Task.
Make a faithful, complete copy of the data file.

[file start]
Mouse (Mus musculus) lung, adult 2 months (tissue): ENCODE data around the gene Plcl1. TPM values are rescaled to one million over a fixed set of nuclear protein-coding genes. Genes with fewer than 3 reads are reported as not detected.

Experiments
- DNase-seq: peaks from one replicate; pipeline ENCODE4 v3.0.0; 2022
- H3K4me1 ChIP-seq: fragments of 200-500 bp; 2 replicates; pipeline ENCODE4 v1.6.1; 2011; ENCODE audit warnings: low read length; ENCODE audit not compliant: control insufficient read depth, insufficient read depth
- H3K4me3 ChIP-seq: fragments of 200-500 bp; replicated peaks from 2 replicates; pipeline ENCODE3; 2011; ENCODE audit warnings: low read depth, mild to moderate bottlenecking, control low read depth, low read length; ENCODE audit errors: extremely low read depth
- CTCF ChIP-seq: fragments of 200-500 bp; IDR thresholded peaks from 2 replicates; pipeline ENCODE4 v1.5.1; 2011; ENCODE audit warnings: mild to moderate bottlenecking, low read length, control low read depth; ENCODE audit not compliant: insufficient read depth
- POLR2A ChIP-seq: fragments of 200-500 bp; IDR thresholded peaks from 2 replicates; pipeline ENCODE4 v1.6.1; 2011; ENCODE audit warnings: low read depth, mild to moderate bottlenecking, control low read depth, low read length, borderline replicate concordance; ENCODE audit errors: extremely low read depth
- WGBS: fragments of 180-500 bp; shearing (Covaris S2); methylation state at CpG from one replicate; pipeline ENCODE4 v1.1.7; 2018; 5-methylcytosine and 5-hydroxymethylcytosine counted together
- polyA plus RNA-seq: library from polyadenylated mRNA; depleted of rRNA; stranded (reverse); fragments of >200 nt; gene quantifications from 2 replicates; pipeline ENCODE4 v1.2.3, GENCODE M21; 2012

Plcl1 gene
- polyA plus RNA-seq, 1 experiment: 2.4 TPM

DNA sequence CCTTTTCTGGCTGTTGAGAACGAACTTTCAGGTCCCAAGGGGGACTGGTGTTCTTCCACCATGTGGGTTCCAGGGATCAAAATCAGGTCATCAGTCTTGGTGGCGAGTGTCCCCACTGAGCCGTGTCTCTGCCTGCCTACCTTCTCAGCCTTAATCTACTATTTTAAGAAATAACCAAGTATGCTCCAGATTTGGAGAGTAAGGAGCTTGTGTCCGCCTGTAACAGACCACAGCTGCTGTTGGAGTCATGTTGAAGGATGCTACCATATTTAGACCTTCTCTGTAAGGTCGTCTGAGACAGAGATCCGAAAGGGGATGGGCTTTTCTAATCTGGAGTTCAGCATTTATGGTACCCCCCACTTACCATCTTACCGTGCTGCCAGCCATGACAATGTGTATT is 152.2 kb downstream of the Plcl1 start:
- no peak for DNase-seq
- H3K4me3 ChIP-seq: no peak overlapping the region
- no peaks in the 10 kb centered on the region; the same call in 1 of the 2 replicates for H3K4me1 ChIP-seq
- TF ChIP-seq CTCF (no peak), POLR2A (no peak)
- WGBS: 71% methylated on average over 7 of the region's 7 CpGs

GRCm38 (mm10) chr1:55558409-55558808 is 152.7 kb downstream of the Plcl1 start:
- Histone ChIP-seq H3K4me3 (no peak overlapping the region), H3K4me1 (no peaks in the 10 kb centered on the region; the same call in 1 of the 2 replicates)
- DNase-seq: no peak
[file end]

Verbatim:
Mouse (Mus musculus) lung, adult 2 months (tissue): ENCODE data around the gene Plcl1. TPM values are rescaled to one million over a fixed set of nuclear protein-coding genes. Genes with fewer than 3 reads are reported as not detected.

Experiments
- DNase-seq: peaks from one replicate; pipeline ENCODE4 v3.0.0; 2022
- H3K4me1 ChIP-seq: fragments of 200-500 bp; 2 replicates; pipeline ENCODE4 v1.6.1; 2011; ENCODE audit warnings: low read length; ENCODE audit not compliant: control insufficient read depth, insufficient read depth
- H3K4me3 ChIP-seq: fragments of 200-500 bp; replicated peaks from 2 replicates; pipeline ENCODE3; 2011; ENCODE audit warnings: low read depth, mild to moderate bottlenecking, control low read depth, low read length; ENCODE audit errors: extremely low read depth
- CTCF ChIP-seq: fragments of 200-500 bp; IDR thresholded peaks from 2 replicates; pipeline ENCODE4 v1.5.1; 2011; ENCODE audit warnings: mild to moderate bottlenecking, low read length, control low read depth; ENCODE audit not compliant: insufficient read depth
- POLR2A ChIP-seq: fragments of 200-500 bp; IDR thresholded peaks from 2 replicates; pipeline ENCODE4 v1.6.1; 2011; ENCODE audit warnings: low read depth, mild to moderate bottlenecking, control low read depth, low read length, borderline replicate concordance; ENCODE audit errors: extremely low read depth
- WGBS: fragments of 180-500 bp; shearing (Covaris S2); methylation state at CpG from one replicate; pipeline ENCODE4 v1.1.7; 2018; 5-methylcytosine and 5-hydroxymethylcytosine counted together
- polyA plus RNA-seq: library from polyadenylated mRNA; depleted of rRNA; stranded (reverse); fragments of >200 nt; gene quantifications from 2 replicates; pipeline ENCODE4 v1.2.3, GENCODE M21; 2012

Plcl1 gene
- polyA plus RNA-seq, 1 experiment: 2.4 TPM

DNA sequence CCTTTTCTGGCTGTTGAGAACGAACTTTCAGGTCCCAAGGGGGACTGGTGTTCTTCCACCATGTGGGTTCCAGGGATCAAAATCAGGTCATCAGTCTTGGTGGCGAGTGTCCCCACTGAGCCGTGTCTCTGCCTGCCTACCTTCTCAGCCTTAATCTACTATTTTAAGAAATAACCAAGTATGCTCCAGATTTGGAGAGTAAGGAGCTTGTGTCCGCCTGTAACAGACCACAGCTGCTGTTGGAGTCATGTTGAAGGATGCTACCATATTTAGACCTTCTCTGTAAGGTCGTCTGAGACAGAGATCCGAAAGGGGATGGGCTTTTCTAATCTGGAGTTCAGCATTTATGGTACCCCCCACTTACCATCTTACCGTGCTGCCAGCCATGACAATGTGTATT is 152.2 kb downstream of the Plcl1 start:
- no peak for DNase-seq
- H3K4me3 ChIP-seq: no peak overlapping the region
- no peaks in the 10 kb centered on the region; the same call in 1 of the 2 replicates for H3K4me1 ChIP-seq
- TF ChIP-seq CTCF (no peak), POLR2A (no peak)
- WGBS: 71% methylated on average over 7 of the region's 7 CpGs

GRCm38 (mm10) chr1:55558409-55558808 is 152.7 kb downstream of the Plcl1 start:
- Histone ChIP-seq H3K4me3 (no peak overlapping the region), H3K4me1 (no peaks in the 10 kb centered on the region; the same call in 1 of the 2 replicates)
- DNase-seq: no peak